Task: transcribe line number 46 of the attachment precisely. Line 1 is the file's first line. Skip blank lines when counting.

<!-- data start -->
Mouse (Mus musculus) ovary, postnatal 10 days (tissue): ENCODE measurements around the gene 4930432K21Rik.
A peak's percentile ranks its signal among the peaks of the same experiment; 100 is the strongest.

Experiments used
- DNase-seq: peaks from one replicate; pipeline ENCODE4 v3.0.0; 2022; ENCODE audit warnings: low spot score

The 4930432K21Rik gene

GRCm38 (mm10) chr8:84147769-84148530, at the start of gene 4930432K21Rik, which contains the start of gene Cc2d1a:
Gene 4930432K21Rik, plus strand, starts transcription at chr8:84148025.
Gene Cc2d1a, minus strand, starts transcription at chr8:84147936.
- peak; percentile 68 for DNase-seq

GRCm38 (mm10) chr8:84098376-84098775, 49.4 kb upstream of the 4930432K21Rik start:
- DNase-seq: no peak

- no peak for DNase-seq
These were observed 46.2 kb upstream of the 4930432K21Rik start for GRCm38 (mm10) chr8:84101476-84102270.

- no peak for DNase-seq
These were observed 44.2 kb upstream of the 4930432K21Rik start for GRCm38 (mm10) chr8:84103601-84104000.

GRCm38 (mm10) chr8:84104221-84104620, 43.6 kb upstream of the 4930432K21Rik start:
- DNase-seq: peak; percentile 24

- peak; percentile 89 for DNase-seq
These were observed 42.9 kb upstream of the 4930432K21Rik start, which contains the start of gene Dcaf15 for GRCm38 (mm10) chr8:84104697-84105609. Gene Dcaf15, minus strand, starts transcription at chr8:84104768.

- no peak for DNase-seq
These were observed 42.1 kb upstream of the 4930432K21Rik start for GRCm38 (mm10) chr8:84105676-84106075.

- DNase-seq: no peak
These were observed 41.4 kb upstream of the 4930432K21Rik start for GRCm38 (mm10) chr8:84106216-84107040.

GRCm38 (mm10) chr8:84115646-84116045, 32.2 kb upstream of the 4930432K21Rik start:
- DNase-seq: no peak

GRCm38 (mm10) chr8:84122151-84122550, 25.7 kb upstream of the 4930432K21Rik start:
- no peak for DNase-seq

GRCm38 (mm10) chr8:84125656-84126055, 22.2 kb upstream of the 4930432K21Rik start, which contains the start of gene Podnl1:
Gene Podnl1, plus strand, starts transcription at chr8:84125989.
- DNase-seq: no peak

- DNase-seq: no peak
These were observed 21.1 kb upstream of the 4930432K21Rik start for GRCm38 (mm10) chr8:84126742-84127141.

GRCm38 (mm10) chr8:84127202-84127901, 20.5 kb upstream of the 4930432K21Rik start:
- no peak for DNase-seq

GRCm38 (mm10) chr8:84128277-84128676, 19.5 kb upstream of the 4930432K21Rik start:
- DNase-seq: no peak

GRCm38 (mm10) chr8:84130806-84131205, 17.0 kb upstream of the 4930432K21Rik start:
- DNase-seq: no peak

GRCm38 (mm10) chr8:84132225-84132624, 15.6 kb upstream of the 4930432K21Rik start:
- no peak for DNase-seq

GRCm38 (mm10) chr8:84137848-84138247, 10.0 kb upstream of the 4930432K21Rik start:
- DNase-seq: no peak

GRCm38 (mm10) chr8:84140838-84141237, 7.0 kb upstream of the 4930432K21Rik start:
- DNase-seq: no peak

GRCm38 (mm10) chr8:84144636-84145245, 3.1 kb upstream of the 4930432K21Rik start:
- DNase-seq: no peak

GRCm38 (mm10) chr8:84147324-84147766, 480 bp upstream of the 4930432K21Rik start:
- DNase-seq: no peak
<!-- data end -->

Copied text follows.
- DNase-seq: no peak